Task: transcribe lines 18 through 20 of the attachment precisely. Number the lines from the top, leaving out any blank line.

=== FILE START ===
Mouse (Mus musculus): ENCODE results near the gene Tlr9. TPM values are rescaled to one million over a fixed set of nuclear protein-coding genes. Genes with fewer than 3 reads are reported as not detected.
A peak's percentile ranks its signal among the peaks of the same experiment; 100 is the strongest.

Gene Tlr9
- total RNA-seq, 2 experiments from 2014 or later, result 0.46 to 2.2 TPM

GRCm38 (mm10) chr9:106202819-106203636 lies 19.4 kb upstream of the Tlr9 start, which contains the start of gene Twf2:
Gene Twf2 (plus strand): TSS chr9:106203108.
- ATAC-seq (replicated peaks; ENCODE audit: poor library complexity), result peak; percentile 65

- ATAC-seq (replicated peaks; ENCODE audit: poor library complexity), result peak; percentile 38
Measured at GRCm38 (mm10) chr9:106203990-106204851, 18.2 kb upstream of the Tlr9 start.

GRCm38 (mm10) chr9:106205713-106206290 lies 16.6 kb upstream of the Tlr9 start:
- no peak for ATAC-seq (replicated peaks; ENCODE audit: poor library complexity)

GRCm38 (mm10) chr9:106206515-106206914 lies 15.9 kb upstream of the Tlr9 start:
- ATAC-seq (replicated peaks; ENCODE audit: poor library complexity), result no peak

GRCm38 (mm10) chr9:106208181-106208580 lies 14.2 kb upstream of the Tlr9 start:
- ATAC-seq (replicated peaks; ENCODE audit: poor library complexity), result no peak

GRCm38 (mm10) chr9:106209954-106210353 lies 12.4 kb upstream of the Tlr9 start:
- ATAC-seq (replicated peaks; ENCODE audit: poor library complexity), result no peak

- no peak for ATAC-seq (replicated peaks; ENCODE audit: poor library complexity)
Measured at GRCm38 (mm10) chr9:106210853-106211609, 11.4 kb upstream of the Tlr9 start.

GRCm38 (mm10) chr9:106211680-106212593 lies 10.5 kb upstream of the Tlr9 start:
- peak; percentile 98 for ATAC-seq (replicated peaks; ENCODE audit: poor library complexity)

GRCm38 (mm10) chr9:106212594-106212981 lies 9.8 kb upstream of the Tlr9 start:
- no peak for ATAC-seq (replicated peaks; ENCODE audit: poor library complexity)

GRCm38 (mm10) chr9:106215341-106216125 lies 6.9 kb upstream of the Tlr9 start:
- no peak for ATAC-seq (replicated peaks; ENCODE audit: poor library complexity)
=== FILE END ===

- no peak for ATAC-seq (replicated peaks; ENCODE audit: poor library complexity)
Measured at GRCm38 (mm10) chr9:106210853-106211609, 11.4 kb upstream of the Tlr9 start.

GRCm38 (mm10) chr9:106211680-106212593 lies 10.5 kb upstream of the Tlr9 start: